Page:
"World of Warcraft: Tides of War" by Christie Golden: Book Review
Read "Tides of War" Today
Please note: This is a spoiler-free review of the book. Although the book's main event is well-known to most "World of Warcraft" fans, I have deliberately kept it out for those who are unaware of the plot and wish to read the surprises for themselves.
“Tides of War” is my first foray into the realm of “World of Warcraft” novelizations. The author, Christie Golden, has written several other novelizations, including the novels release prior to the “Cataclysm” expansion. I never read those books simply because I'd rather see the game's lore in the game itself. Many fans, including myself, felt frustrated that many of the developments involved in the “Cataclysm” expansion required reading from the books. For example, the development of Thrall's love interest, Aggra, happens mostly in the pre-Cataclysm books and not in the actual game.
The game's developers have indicated that the lore surrounding “Mists of Pandaria” will occur more within the game this time around. However, because I have long been a Jaina Proudmoore fan, I decided to give this book a try.
“Tides of War” takes place after the events of the last patch of “Cataclysm.” The former Aspects are putting their lives back together after defeating Deathwing. The Horde and Alliance citizens are still rebuilding from the conflict's destruction. Life is more or less returning to normal in Azeroth. However, it's clear all is not well. The Focusing Iris, a powerful artifact of the Blue Dragons, has disappeared and is presumed stolen. Garrosh Hellscream, meanwhile, prepares the Horde for an all-out war against the Alliance. Jaina Proudmoore, our protagonist, finds herself on a journey that will send her into conflict with both the Blue Dragons and the Horde.
Although this novel centers on Jaina Proudmoore, you will see a number of very familiar faces throughout the entire novel, including Thrall, Baine Bloodhoof, Vol'jin and of course, Garrosh Hellscream. Baine Bloodhoof, in particular, is one of the better characters in the book. He would make a fine star of his own novel, someday. A few other faction leaders, including Sylvanas and Gelbin Mekkatorque, make only limited appearances. If you got a bit tired of Thrall (Go'el), during “Cataclysm,” don't worry: Thrall only makes a few appearances in this novel.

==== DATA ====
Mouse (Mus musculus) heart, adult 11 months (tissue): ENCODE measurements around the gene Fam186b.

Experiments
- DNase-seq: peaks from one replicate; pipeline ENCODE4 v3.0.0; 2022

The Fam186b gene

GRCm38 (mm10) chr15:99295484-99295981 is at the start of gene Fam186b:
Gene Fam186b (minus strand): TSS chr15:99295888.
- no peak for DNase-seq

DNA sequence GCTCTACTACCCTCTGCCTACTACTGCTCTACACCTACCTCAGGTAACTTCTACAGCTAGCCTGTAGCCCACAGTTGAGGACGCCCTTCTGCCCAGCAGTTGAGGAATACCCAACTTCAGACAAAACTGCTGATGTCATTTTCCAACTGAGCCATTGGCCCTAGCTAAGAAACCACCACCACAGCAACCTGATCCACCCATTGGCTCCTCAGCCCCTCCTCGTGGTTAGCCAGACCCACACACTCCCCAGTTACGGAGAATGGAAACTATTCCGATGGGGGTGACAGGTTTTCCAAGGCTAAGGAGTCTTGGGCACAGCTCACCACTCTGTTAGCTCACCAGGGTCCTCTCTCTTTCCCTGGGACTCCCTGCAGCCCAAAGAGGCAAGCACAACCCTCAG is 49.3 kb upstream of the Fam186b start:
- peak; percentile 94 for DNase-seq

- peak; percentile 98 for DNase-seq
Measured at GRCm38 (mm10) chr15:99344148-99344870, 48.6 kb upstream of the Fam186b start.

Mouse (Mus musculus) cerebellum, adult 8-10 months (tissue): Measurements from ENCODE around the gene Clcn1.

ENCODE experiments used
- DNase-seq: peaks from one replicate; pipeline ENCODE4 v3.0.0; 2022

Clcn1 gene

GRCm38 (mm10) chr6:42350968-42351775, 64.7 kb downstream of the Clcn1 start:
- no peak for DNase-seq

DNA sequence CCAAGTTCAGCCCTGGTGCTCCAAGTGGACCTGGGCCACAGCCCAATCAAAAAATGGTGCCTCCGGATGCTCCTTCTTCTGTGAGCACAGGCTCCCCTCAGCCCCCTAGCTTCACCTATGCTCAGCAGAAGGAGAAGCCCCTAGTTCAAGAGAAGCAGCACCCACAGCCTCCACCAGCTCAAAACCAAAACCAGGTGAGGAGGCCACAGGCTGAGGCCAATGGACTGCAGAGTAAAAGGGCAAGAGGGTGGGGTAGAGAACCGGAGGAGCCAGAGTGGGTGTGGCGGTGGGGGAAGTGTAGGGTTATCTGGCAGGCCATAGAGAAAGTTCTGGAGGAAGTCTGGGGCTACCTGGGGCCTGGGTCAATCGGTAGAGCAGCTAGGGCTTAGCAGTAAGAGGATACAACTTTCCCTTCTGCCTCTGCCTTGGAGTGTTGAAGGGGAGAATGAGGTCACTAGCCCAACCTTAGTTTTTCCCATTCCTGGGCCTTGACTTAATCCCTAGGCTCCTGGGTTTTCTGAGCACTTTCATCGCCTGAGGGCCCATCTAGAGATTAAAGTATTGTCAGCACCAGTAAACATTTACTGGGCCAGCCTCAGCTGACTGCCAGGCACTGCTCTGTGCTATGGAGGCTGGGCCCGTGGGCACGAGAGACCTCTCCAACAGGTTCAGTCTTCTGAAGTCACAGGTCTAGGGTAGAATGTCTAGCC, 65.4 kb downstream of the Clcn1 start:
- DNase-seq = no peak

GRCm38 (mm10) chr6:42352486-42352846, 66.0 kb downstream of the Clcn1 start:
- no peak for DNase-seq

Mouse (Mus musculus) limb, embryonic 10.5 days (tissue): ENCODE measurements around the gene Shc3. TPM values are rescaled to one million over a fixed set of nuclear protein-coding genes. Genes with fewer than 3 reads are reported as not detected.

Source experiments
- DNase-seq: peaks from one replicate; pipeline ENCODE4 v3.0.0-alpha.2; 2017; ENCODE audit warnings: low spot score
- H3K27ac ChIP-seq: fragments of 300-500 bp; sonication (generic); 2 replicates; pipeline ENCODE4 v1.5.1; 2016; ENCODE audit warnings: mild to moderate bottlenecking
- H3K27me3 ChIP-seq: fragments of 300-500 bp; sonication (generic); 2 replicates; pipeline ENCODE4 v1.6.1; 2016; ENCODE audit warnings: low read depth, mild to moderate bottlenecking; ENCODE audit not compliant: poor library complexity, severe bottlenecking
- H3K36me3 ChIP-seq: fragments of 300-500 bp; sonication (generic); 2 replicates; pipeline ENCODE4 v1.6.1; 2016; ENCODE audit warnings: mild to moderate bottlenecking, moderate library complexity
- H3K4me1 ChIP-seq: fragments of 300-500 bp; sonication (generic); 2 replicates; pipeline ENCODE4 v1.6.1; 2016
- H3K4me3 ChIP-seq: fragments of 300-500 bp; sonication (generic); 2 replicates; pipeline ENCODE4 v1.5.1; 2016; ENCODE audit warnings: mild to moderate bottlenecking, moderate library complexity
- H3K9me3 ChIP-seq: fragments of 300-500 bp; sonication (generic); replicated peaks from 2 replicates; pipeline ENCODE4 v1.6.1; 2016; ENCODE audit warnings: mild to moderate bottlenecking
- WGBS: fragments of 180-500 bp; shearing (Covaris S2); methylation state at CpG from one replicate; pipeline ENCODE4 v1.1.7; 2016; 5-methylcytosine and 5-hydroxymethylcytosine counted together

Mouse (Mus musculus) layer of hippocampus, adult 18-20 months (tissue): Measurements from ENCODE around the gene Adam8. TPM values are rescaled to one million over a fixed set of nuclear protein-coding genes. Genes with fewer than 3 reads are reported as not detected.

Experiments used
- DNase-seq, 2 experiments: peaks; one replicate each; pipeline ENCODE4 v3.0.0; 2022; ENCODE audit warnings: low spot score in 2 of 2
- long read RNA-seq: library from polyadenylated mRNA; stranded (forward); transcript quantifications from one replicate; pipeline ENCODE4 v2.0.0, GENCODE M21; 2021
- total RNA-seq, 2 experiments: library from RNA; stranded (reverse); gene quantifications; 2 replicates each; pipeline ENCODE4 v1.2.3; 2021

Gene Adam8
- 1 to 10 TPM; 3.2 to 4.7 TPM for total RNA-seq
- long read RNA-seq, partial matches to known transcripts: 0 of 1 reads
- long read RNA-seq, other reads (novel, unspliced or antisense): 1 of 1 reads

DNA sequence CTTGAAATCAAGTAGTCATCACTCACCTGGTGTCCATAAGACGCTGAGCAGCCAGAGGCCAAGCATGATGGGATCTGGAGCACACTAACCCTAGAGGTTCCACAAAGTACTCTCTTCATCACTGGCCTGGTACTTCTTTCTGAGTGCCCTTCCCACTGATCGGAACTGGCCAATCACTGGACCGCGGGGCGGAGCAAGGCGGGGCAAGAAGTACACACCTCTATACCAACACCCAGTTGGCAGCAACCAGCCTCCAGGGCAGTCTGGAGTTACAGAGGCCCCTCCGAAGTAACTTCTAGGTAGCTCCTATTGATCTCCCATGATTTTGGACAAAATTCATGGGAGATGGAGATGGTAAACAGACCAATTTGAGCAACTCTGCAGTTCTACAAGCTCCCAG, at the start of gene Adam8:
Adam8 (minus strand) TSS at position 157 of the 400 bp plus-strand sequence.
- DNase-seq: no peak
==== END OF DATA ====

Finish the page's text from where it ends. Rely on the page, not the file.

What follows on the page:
In addition, you will see some previously minor characters find their own voice in this novel. Kalecgos, the leader of the Blue Dragons, plays a pivotal role in the book. Rhonin, leader of the Kirin Tor in Dalaran, is also a major figure. If you've been playing “World of Warcraft” for a few years, there are very few names you won't recognize. Kinndy Sparkshine, Jaina's gnome mage apprentice, is one of the likeable new characters that was created just for this novel.
As I mentioned, however, this novel focuses on Jaina, so it is Jaina you will see develop the most. If you do not already know a lot about Jaina, you will learn plenty during the course of her story. Frequent mentions are made about her conflict with her father and the downfall of her one-time paramour, Arthas Menethil. Jaina is written very much in the way she's portrayed in the games: as a peaceful individual who will do anything to protect Theramore.
However, even if you're not a Jaina fan, I think you'll still find plenty to enjoy. Horde fans, for example, will find that that this book has a lot of content for them. The dissenting opinions among the sympathetic Horde characters appeal especially to Tauren and Troll fans. Alliance fans will find plenty of other Alliance characters in addition to Jaina, including Varian Wrynn.
The storyline is fairly basic in this book. If you paid any attention to the bits of lore that have come out before the release of “Mists of Pandaria,” you'll already know exactly what the major event of the novel is. However, even fully knowing what's coming, it still hits you hard with shock. What happens to Jaina after will not come as much of a shock, especially if you've read a lot of other fantasy novels. However, just because something has done before doesn't mean it can't be done again with a fresh coat of paint. Golden's writing really shines in the aftermath of the major event. Her writing is emotional and poignant. Some of the more emotional passages are quite beautiful and even haunting, quite fitting for a book that deals with so many raw emotions. This story has been told before, but it's more gripping than anything you'll find in the in-game text boxes.
Read "Tides of War" Today
Golden's style in the first half of the book is brisk and functional, even bordering on too simplistic. As this is the first book of Golden's I have read, I assume this is just her style. But, it felt as though she saved up her creative writing skills for the last half of the novel. When the action really heats up, her style becomes more descriptive and interesting. Perhaps she did not have the freedom to choose the length of the book and wanted to save the bulk of her word count for the parts of the book everyone was looking forward to the most.
However, her style blends well with the type of writing you see in the game. If you're a devoted fan of the game, this book will certainly add a new flavor of lore to your next playing session.
For someone who had never even touched a “World of Warcraft” novelization, this book proved to be a real treat. I wasn't sure what to expect when I began reading, but I am greatly satisfied with what I found. I highly recommend reading this book if you are interested in the lore of the "World of Warcraft" games.